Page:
Info

MEDIA INDIGENA : Indigenous current affairs

Weekly current affairs roundtable focusing on Indigenous issues and events. Hosted by Rick Harp.
RSS Feed Subscribe in Apple Podcasts
MEDIA INDIGENA : Indigenous current affairs
2020
March
February
January


2019
December
November
October
September
August
July
June
May
April
March
February
January


2018
December
November
October
September
August
July
June
May
April
March
February
January


2017
December
November
October
September
August
July
June
May
April
March
February
January


2016
December
November
October
September
August
July
June
May
April
March


All Episodes
Archives
Now displaying: 2020
Mar 28, 2020

THIS WEEK: Could the benefits of hindsight foreshadow the costs to come? As we discussed last episode, the collision of colonialism and COVID-19 carries additional layers of risk for remote and urban Indigenous populations. Among those already impacted, dozens of confirmed cases on the Navajo Nation in the American southwest and two presumptive cases on a northern Saskatchewan First Nation including a nurse who tested positive after travel abroad. The kind of scenario that’s prompted multiple First Nations and tribes to restrict access to their communities.

Could history be repeating itself? We hear from Indigenous health historian Mary Jane McCallum, a Canada Research Chair in Indigenous People, History and Archives and University of Winnipeg history professor.

// Our theme is 'nesting' by birocratic.

Mar 19, 2020

THIS WEEK: Flattening the curve, feeling the gap. COVID-19, the virus that first popped up in Wuhan, China, is now officially a global pandemic. And even though the vast majority of people who get COVID-19 will ultimately suffer either mild or even no symptoms, it’s the most vulnerable among us that we need to worry about and look out for. So far in Canada, that’s largely meant promoting hand hygiene and social isolation. The goal: to stop a huge spike in cases to keep the healthcare system from being overwhelmed. But as governments work to keep Canadians’ demands on the system on a long, low curve, all too many Indigenous people could find they’re trapped in a gap. Multiple public health gaps, in fact, which, taken together, could compound the challenges facing prevention, treatment and containment of the virus among First Nations, Inuit and Métis populations.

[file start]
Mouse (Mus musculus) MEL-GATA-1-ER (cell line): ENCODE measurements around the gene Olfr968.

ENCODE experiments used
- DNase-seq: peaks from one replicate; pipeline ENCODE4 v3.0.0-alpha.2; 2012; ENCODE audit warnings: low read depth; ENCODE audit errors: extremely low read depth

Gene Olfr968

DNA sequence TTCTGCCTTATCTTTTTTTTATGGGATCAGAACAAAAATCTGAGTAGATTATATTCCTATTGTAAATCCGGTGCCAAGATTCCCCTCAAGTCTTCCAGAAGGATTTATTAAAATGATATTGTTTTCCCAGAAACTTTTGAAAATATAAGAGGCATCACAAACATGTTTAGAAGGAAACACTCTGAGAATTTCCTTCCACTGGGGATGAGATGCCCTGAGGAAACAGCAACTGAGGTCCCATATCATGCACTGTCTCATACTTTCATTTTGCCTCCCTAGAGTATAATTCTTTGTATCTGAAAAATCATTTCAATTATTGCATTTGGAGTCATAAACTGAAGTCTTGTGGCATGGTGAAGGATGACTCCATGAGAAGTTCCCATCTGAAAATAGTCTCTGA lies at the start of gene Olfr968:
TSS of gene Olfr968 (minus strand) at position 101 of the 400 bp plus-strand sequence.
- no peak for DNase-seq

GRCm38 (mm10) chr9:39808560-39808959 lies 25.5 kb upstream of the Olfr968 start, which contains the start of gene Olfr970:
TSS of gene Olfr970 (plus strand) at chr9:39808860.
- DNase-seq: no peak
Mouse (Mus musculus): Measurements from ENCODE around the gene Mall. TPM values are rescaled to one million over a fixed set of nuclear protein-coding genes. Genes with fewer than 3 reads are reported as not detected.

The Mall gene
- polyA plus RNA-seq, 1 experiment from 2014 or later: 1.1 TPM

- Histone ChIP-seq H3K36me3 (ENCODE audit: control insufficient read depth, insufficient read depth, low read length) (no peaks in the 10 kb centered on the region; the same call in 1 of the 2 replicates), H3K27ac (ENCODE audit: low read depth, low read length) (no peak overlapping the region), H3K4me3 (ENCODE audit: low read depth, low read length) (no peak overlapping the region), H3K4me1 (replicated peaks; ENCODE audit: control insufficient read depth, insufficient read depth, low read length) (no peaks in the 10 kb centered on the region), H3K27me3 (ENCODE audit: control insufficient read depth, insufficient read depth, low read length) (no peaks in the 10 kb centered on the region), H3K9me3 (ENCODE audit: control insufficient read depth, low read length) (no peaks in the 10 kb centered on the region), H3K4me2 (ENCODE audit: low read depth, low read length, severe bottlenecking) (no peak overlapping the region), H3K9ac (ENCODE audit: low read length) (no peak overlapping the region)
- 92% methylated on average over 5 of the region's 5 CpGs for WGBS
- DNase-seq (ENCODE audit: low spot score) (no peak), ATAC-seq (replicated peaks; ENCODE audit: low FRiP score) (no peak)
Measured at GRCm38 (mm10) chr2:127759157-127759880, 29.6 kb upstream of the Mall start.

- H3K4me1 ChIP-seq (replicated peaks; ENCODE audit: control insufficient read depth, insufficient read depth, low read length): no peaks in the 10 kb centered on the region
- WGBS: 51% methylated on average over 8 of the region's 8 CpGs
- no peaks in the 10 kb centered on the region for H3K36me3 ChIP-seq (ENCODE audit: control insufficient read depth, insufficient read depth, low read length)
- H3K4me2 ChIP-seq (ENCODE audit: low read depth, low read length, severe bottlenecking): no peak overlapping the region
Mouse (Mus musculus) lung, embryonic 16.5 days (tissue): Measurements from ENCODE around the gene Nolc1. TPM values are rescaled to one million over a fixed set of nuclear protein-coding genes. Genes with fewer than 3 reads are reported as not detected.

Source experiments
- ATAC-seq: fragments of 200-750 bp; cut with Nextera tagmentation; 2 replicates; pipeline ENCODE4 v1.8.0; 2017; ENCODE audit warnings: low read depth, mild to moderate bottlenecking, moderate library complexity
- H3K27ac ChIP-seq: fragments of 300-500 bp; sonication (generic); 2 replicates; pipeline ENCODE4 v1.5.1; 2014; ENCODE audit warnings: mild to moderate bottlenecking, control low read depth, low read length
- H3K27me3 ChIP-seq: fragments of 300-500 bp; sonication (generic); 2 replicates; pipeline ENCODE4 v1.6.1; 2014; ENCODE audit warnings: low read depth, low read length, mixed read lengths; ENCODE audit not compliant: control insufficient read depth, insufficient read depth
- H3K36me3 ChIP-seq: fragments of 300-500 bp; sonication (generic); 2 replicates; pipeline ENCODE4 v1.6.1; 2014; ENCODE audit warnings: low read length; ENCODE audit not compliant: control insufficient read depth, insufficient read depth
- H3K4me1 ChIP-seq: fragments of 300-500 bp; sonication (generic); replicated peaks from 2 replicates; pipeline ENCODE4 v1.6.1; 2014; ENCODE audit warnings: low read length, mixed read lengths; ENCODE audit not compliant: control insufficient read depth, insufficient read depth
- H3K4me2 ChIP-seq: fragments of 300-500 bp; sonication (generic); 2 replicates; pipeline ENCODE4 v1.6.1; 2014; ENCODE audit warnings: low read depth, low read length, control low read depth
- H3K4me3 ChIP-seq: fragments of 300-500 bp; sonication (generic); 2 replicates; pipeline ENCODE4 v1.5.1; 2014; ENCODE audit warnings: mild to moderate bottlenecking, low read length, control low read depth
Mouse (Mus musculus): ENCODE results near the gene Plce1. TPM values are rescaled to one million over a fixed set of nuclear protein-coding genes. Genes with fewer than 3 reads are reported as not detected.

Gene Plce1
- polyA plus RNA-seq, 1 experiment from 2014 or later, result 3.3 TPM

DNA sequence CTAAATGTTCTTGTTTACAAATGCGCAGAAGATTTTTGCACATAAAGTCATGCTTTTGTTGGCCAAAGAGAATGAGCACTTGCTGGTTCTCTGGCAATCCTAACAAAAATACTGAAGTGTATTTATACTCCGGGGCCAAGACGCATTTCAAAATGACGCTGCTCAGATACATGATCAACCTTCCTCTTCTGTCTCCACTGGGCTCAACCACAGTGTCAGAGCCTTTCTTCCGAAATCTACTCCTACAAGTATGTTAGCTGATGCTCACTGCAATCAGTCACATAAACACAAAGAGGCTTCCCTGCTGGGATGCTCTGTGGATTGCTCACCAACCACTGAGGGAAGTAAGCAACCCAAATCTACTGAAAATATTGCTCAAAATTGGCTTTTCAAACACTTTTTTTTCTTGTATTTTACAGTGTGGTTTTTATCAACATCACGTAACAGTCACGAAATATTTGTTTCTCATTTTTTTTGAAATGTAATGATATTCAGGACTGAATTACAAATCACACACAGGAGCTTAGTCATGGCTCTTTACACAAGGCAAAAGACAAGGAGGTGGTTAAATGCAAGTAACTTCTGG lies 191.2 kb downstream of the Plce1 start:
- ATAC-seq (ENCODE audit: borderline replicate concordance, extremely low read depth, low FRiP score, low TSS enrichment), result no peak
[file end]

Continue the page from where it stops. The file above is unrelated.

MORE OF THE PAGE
Joining host/producer Rick Harp to discuss this gap, including what some are doing to mitigate it, are two returning guests: Dr. Lisa Richardson, clinician-educator with the University of Toronto's division of general internal medicine, and Dr. Jason Pennington, a staff surgeon at Scarborough General Hospital and an assistant professor at the University of Toronto. Together, they serve as strategic leads in Indigenous Health with the University of Toronto’s Faculty of Medicine.

// Our theme is 'nesting' by birocratic

Mar 10, 2020

When a company in one country is linked to human rights abuses in another, should they be held responsible for that abuse back home? According to Canada’s Supreme Court, yes! Which means a Canadian mining company operating in northeast Africa could stand trial for alleged violations of human-rights in the state of Eritrea.

In this episode, host/producer Rick Harp is joined by Candis Callison, associate professor in UBC's Graduate School of Journalism, and Kim TallBear, associate professor in the Faculty of Native Studies at the University of Alberta, as they dig deep into what broadening liability might mean for other Canadian companies extracting billions in resources from Indigenous territories across the globe.

// Our theme is 'nesting' by birocratic

Mar 1, 2020

THIS WEEK: Is Alberta becoming a police-state? At least one critic thinks so, after the province’s recent introduction of Bill 1. Labelled the “Critical Infrastructure Defence Act," the bill will, in the words of the Premier, create new “stiff penalties for anyone who riots on or seeks to impair critical economic infrastructure.” Penalties he says are necessary in light of the “general atmosphere of lawlessness” created by recent Wet'suwet'en solidarity actions across the country.

Joining host/producer Rick Harp this week to discuss the bill and why some fear its repercussions for activism (not least, Indigenous activism) are Ken Williams, assistant professor with the University of Alberta’s department of drama, and Brock Pitawanakwat, Associate Professor of Indigenous Studies at York University.

// Our theme is 'nesting' by birocratic.

Feb 24, 2020